Court reinstates Manyenyeni, Anti Corruption Commission arrests mayor


Harare mayor, Bernard Manyenyeni

By Andrew Kunambura & Idah Mhetu


THE High Court has ruled against Local Government and National Housing Minister, Saviour Kasukuwere’s suspension of Harare mayor, Bernard Manyenyeni, over his alleged refusal to comply with a directive for an audit of Harare City Council-owned businesses.
Manyenyeni was suspended following the expiry of another suspension by Kasukuwere over the appointment of James Mushore as the city’s town clerk. Although Manyenyeni had approached the High Court challenging his earlier suspension, Justice Mary Dube had dismissed the case, ruling that Kasukuwere had the power to suspend the mayor although a tribunal needed to be put in place to deal with the suspension.
Manyenyeni was however reinstated after the expiry of the 40-day window within which the minister should have set up the tribunal and tried the suspended mayor. However, he was again suspended over the new charge of refusing to comply with a directive to institute an audit of council-owned businesses.
Manyenyeni then went back to the High Court for recourse, resulting in the latest judgement.
But soon after the judgement, Manyenyeni was dramatically taken in for questioning by members of the Anti Corruption Commission (ACC), who were waiting outside the High Court.
High Court Judge, Justice Lavender Makoni, reversed Manyenyeni’s suspension and ordered Kasukuwere to pay costs of the lawsuit before interdicting him from suspending Manyenyeni again.
Makoni also ruled that Manyenyeni should be allowed to do his duties as Harare mayor and Mt Pleasant councillor without interference.
She also ruled that Manyenyeni was entitled to his mayoral allowances dating back to April when he was first suspended over the appointment of Mushore.
In her ruling on June 29, 2016, Makoni said Kasukuwere had no right to suspend the mayor until the finalisation of a Supreme Court appeal. The appeal was on the judgement given by Dube.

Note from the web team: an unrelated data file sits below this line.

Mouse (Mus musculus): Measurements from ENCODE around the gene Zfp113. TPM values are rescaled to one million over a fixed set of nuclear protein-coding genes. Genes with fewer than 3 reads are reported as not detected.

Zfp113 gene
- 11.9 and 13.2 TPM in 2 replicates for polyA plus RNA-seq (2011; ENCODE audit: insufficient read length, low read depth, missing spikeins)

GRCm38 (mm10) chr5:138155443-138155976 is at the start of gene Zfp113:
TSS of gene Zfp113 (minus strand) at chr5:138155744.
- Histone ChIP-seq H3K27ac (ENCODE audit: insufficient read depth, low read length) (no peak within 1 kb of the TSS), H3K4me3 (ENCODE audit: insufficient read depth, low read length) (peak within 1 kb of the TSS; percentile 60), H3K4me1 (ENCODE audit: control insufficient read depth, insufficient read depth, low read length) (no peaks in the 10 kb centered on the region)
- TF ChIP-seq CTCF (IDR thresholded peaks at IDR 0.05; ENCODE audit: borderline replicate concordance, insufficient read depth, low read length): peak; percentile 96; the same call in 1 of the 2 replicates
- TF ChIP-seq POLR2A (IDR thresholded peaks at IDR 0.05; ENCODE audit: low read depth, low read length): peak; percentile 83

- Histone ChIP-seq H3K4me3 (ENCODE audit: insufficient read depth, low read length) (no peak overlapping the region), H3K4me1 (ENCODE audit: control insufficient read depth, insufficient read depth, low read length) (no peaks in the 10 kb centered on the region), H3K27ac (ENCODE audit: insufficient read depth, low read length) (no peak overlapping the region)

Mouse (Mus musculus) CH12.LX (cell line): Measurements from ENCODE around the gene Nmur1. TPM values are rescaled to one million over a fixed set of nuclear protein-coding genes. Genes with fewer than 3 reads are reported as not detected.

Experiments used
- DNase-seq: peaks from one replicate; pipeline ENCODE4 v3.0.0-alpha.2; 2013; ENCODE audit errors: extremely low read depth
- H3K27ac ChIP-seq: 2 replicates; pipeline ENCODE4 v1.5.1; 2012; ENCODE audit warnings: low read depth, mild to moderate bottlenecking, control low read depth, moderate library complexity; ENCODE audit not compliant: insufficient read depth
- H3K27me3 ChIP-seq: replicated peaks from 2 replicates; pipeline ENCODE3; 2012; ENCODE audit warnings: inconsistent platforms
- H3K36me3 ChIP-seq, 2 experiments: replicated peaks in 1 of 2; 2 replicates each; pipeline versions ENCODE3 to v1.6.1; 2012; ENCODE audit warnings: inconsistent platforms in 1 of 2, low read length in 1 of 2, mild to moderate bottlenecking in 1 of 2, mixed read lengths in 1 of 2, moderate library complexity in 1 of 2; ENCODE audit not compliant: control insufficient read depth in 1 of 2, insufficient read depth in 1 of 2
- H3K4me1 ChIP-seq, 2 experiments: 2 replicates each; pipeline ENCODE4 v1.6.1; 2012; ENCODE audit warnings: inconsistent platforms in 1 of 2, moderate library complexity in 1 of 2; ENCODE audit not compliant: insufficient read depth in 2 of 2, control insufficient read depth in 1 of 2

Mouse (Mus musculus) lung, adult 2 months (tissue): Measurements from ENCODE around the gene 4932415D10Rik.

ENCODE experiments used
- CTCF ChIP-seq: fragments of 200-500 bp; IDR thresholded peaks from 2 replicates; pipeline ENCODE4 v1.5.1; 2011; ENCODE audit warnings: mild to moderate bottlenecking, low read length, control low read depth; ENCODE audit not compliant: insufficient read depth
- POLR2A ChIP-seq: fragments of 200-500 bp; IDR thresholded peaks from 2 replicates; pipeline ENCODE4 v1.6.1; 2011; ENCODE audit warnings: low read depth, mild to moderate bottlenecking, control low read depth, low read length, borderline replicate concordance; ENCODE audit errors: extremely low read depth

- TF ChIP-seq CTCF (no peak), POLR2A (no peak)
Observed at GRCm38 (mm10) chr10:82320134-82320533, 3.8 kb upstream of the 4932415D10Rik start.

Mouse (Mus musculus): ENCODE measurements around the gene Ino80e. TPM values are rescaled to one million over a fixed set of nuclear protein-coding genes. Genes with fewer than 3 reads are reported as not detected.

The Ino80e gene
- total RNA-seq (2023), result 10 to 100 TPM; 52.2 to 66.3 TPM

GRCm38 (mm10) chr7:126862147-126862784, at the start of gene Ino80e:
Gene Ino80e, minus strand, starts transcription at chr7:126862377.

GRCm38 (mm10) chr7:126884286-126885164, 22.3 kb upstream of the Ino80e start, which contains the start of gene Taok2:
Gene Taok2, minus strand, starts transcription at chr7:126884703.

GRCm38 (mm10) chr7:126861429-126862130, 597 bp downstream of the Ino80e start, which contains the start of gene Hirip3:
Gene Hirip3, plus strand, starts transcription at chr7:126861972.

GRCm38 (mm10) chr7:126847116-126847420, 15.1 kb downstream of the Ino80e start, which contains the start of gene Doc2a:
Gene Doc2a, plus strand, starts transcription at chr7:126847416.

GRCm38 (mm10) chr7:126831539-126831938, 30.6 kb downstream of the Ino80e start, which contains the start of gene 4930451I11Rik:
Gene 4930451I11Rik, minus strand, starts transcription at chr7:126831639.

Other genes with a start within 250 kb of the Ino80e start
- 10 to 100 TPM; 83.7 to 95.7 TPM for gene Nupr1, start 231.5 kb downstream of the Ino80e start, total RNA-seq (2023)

“The letter of suspending the applicant is hereby set aside until the Supreme Court determines the first matter. As such, the applicant is hereby free to perform his duties as mayor and councillor and entitled to his allowances. The first responded is interdicted from suspending the applicant again until finalisation of the Supreme Court appeal. The first respondent will also bear costs of the lawsuit,” said Makoni in her ruling.
Addressing journalists outside High Court moments before he was whisked away by the ACC, Manyenyeni’s lawyer, Lovemore Madhuku, said the ruling as victory for Constitutionalism.
“The mayor appealed to the Supreme Court, as you are aware, after the first judge had held that the minister had powers under section 114 of the Urban Councils Act notwithstanding the position of the Constitution which did not allow the minister to suspend the mayor. The Supreme Court is still going to determine that matter. So until that is determined the minister cannot re-suspend or do anything to the mayor,” Madhuku said.
“So basically the effect of this judgment is that Manyenyeni is now back at work and will not be re-suspended until the Supreme Court determines the matter. It also means that the minister cannot create new ground because this second application we made to the court was based on the minister purportedly acting in terms of new grounds that has also been thrown out of the window by the judge, and she is actually basically restoring the rule of law.
“This is a matter of law; we are debating the powers of the minister. There is a Constitution in place and there is an Act which was there before the Constitution. The courts are dealing with the matter and until that has happened, we have had a decision this must not happen,” he added.
Manyenyeni confirmed that he was being held by the ACC yesterday afternoon.
“I have just been whisked away by the anti-corruption team. Facing new charges, still waiting to be told but it’s about town clerk recruitment. Not really sure yet,” he said through SMS.

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